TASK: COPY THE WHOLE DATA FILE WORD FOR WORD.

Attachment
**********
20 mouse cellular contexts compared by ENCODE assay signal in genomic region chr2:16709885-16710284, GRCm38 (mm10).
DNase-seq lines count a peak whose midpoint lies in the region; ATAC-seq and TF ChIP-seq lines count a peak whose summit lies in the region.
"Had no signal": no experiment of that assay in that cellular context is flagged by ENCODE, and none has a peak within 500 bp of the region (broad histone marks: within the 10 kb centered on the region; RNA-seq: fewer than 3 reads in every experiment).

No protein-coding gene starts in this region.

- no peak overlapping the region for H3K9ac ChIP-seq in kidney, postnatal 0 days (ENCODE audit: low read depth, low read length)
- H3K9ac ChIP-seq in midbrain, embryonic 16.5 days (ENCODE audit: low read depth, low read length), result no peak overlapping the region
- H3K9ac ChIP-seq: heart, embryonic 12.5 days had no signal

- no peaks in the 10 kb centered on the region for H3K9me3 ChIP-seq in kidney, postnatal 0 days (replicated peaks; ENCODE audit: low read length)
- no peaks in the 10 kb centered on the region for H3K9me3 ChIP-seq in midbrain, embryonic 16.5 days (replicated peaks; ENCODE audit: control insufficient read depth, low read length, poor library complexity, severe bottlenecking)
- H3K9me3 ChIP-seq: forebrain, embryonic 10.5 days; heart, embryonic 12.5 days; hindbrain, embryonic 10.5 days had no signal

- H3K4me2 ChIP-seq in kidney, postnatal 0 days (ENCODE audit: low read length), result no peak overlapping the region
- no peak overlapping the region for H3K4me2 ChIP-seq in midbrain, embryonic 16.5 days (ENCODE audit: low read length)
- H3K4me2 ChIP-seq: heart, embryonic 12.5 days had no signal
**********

20 mouse cellular contexts compared by ENCODE assay signal in genomic region chr2:16709885-16710284, GRCm38 (mm10).
DNase-seq lines count a peak whose midpoint lies in the region; ATAC-seq and TF ChIP-seq lines count a peak whose summit lies in the region.
"Had no signal": no experiment of that assay in that cellular context is flagged by ENCODE, and none has a peak within 500 bp of the region (broad histone marks: within the 10 kb centered on the region; RNA-seq: fewer than 3 reads in every experiment).

No protein-coding gene starts in this region.

- no peak overlapping the region for H3K9ac ChIP-seq in kidney, postnatal 0 days (ENCODE audit: low read depth, low read length)
- H3K9ac ChIP-seq in midbrain, embryonic 16.5 days (ENCODE audit: low read depth, low read length), result no peak overlapping the region
- H3K9ac ChIP-seq: heart, embryonic 12.5 days had no signal

- no peaks in the 10 kb centered on the region for H3K9me3 ChIP-seq in kidney, postnatal 0 days (replicated peaks; ENCODE audit: low read length)
- no peaks in the 10 kb centered on the region for H3K9me3 ChIP-seq in midbrain, embryonic 16.5 days (replicated peaks; ENCODE audit: control insufficient read depth, low read length, poor library complexity, severe bottlenecking)
- H3K9me3 ChIP-seq: forebrain, embryonic 10.5 days; heart, embryonic 12.5 days; hindbrain, embryonic 10.5 days had no signal

- H3K4me2 ChIP-seq in kidney, postnatal 0 days (ENCODE audit: low read length), result no peak overlapping the region
- no peak overlapping the region for H3K4me2 ChIP-seq in midbrain, embryonic 16.5 days (ENCODE audit: low read length)
- H3K4me2 ChIP-seq: heart, embryonic 12.5 days had no signal